Public Safety, Buckhead Cityhood Failure Take Center Stage At Latest BCN Meeting

Georgia State Senator Jason Esteves

State Sen. Jason Esteves (Pictured) addresses failure of Buckhead cityhood bills, outlines other legislation addressing public safety at March 9 meeting.

Public safety was at the forefront of discussions at the Buckhead Council of Neighborhood’s (BCN) latest meeting March 9, spurred further by the recent failure of two Buckhead cityhood bills during the ongoing state legislative session. State Sen. Jason Esteves (District 6), who represents a significant portion of Buckhead, addressed those gathered in person and virtually. He discussed several pieces of legislation concerning public safety, while noting why the two proposed Buckhead City bills failed in the Senate earlier this month. Meanwhile, an update on the Buckhead Safety Alliance’s upcoming patrol of Buckhead’s commercial districts was outlined amid the backdrop of a proposed state budget item that would fund a Georgia State Patrol post in the area.

Why the Buckhead City Bills Failed

Addressing the cityhood elephant in the room shortly into his remarks, Esteves said the cityhood bills failed “primarily” due to questions surrounding the actual execution of the two proposals.

“There were constitutional questions that were raised from both inside the chamber, from lawyers inside the Legislature and also lawyers outside from the governor’s office, and from those representing different parties,” Esteves said. “Because of the fact that there were many questions around the constitutional issues, and there was a big question about whether it would actually address the concerns residents have around public safety and around city services, that failed.”

Two bills proposing the de-annexation of Buckhead and the creation of the “The City of Buckhead City” by referendum were submitted this Legislative session. For the first time, both bills passed through committee with a 4-3 vote along party lines with Republicans in support. The bills’ momentum quickly fizzled out at the State Capitol after being introduced in the state Senate due to constitutionality concerns, including from Gov. Brian Kemp’s office. On March 2, the Senate voted 33-23 with all Democrats in opposition and 10 Republicans joining their ranks to vote against one of the cityhood bills. In response, the other proposal was tabled, effectively killing the Buckhead cityhood effort for the 2023 Legislative Session — and perhaps longer. The Buckhead City Committee released a statement the group believes “there is no path forward for a cityhood referendum” with Gov. Brian Kemp in office. His second term ends in January, 2027.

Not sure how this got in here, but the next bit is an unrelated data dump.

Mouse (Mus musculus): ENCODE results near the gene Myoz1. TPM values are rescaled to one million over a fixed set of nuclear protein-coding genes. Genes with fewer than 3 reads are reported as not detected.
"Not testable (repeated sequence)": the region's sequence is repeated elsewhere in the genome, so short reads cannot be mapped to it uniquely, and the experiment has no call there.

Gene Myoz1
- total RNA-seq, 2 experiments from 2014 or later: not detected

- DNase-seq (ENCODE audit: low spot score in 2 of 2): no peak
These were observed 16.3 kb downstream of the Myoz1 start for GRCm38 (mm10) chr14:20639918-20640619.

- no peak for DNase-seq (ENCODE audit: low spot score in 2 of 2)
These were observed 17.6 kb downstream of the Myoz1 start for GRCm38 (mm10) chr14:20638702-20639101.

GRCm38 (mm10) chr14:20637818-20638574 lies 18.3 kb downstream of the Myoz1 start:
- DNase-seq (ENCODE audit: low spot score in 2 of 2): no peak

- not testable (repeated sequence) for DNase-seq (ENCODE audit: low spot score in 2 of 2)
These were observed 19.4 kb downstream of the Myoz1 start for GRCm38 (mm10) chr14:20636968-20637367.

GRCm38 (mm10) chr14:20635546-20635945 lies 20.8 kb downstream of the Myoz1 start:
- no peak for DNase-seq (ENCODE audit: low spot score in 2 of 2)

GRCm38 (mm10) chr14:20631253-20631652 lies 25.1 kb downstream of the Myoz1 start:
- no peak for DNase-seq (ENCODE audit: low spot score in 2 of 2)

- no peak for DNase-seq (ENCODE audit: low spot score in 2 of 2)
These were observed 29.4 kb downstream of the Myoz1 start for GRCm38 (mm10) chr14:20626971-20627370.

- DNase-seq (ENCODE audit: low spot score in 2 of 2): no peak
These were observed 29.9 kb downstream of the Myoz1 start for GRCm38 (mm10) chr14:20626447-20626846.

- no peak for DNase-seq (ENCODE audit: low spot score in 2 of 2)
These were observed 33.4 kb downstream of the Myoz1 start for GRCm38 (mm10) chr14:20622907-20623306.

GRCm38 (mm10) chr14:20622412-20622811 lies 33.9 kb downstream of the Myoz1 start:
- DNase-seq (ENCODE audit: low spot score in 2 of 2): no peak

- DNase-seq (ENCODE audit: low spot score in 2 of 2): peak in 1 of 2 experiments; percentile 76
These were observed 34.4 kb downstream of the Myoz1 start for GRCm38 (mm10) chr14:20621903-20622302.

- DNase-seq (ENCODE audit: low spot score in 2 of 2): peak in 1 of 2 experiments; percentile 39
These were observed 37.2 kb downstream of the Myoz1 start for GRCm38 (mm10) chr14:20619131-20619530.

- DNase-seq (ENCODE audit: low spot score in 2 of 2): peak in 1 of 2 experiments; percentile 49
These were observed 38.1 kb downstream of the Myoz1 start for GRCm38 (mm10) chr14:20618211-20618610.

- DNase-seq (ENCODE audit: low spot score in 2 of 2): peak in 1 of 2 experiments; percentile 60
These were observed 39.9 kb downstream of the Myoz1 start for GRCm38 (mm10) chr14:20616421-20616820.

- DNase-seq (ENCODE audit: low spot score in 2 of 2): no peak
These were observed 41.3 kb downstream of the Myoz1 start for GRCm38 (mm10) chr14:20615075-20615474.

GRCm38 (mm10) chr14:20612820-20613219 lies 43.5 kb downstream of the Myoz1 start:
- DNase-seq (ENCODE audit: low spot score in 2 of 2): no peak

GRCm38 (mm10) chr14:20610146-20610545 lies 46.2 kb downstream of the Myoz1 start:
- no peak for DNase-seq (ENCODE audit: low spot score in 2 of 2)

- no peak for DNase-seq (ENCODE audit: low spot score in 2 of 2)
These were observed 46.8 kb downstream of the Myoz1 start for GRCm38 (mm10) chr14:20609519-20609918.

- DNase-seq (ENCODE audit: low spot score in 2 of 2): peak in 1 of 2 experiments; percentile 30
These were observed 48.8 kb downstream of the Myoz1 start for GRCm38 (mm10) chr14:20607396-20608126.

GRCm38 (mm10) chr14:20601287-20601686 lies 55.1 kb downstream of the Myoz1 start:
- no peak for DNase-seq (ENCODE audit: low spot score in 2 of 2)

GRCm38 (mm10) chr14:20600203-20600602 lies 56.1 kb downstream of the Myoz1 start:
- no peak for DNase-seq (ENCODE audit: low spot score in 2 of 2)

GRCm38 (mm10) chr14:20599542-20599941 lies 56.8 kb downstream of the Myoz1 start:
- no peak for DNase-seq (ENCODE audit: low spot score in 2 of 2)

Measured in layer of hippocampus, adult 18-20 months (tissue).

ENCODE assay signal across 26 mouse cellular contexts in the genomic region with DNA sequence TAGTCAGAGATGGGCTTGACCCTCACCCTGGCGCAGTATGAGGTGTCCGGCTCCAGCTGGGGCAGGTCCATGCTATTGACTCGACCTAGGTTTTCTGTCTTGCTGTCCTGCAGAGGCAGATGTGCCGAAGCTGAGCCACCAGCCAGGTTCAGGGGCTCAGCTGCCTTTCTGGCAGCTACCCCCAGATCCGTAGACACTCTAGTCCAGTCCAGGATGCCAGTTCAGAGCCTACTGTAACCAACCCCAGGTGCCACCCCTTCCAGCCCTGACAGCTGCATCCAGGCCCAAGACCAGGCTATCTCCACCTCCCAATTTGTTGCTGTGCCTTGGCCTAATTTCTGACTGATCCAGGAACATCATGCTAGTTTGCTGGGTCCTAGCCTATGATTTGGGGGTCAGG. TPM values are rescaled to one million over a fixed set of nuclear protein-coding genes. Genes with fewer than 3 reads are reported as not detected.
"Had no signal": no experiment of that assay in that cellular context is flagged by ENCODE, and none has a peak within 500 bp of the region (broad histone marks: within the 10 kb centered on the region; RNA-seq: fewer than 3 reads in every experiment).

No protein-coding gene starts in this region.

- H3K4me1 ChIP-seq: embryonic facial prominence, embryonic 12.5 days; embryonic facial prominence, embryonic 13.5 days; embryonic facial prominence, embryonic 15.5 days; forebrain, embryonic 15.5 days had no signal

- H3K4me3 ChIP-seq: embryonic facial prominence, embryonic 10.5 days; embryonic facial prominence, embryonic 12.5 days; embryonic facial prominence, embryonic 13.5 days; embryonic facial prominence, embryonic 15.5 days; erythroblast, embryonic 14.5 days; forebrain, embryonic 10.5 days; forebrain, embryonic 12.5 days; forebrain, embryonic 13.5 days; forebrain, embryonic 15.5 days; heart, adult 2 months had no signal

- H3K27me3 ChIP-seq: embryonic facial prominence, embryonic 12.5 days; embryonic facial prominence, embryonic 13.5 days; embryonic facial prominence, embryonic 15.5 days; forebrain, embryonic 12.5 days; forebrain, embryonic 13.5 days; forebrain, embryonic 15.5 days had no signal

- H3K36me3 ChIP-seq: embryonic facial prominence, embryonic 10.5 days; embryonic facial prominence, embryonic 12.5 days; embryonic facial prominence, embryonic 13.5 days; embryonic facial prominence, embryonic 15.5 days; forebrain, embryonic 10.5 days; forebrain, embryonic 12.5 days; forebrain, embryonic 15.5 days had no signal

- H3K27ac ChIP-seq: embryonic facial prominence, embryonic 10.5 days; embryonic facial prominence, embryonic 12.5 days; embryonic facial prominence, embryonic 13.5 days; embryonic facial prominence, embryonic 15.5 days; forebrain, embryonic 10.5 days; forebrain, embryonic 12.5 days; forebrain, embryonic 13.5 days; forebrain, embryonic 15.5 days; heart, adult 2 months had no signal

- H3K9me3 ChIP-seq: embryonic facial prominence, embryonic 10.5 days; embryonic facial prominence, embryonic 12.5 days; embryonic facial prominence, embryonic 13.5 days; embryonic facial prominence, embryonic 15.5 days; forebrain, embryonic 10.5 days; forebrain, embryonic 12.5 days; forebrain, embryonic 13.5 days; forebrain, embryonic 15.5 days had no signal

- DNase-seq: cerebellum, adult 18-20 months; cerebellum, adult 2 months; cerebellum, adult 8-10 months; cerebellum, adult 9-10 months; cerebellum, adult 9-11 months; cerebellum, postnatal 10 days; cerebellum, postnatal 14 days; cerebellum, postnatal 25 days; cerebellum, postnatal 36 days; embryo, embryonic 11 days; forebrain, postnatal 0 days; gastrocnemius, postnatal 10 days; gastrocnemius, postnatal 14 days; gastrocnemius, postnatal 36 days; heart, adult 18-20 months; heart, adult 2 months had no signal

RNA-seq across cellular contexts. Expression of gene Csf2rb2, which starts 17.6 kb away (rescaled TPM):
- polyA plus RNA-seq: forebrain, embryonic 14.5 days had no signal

Additional Public Safety Measures Are In The Works

Addressing crime has been the most prominent rallying cry for those supporting the Buckhead cityhood movement, and Esteves said government officials will continue addressing those concerns following the failure of the cityhood bills.

“Moving forward…there is a commitment from all the legislators who represent Buckhead to really work together with city officials, with the county…with our school board and, of course, with our residents of Buckhead to really see what we can do to continue to tackle public safety and city services,” he said.

One effort to do so has been introduced in the Fiscal Year 2024 state budget introduced earlier this week in the State House. The budget line item calls for $1.25 million to be invested for the Georgia State Patrol to open a satellite post in Buckhead. The budget item states the satellite post will “allow quicker response to incidents inside and along the northern Atlanta perimeter and afford an additional base of operation for the Nighthawks DUI Task Force.”

Though the patrol post hasn’t been finalized within the 2024 state budget, Georgia Speaker of The House Jon Burns, Gov. Brian Kemp, and Lt. Gov. Burt Jones shared their support for the proposal this week.

Meanwhile, the Buckhead Safety Alliance’s subsidized patrol for the commercial districts of Buckhead will kick off in the coming weeks. Maj. Anthony Singh, formerly of APD and tasked with the hiring of officers for the patrol, spoke at the March 9 BCN meeting. Singh said the post should be fully staffed as early as March 10 with patrols beginning either March 20 or March 27. The patrol, which will include APD patrol cars, will monitor commercial districts within Buckhead with Singh stating it will have the same policing power as the APD while focusing on commercial areas in Buckhead.  

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